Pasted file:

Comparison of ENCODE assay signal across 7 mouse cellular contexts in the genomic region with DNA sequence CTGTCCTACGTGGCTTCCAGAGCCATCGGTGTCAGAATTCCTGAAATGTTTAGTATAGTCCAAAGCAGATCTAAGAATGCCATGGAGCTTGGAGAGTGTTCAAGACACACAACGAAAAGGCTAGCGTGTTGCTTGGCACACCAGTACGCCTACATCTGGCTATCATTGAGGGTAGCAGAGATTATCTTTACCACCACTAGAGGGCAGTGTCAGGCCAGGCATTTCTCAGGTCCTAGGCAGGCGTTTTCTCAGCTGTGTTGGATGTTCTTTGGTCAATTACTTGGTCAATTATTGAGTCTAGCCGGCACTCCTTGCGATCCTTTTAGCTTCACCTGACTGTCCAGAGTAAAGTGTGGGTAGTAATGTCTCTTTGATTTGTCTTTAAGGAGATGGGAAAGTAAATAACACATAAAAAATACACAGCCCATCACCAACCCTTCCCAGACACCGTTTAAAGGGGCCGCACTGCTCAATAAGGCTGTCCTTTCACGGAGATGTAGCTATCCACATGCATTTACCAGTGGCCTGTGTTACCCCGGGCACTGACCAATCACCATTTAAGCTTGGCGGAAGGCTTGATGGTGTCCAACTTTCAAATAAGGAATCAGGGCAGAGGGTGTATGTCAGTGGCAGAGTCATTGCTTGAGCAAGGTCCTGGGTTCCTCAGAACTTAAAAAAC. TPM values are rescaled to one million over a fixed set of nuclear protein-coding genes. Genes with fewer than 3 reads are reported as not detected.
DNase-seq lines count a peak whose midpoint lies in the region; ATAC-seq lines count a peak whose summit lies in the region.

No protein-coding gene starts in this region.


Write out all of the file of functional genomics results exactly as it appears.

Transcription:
Comparison of ENCODE assay signal across 7 mouse cellular contexts in the genomic region with DNA sequence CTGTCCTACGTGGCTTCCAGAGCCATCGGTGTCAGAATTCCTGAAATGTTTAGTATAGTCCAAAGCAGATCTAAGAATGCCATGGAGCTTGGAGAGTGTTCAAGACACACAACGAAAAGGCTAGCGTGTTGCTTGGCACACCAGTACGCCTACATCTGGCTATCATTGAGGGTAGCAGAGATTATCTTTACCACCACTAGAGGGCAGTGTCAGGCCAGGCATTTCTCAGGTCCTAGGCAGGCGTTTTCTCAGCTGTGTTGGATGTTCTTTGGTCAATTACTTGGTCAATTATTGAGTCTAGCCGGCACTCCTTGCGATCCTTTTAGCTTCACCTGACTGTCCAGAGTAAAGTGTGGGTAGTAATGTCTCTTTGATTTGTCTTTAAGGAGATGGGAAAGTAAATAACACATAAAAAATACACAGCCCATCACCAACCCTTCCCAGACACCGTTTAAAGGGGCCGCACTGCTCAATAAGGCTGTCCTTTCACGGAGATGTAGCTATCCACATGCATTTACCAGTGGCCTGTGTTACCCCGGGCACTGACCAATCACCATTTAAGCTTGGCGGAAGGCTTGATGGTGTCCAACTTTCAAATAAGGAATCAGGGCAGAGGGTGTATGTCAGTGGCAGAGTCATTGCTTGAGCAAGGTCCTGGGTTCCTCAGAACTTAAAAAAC. TPM values are rescaled to one million over a fixed set of nuclear protein-coding genes. Genes with fewer than 3 reads are reported as not detected.
DNase-seq lines count a peak whose midpoint lies in the region; ATAC-seq lines count a peak whose summit lies in the region.

No protein-coding gene starts in this region.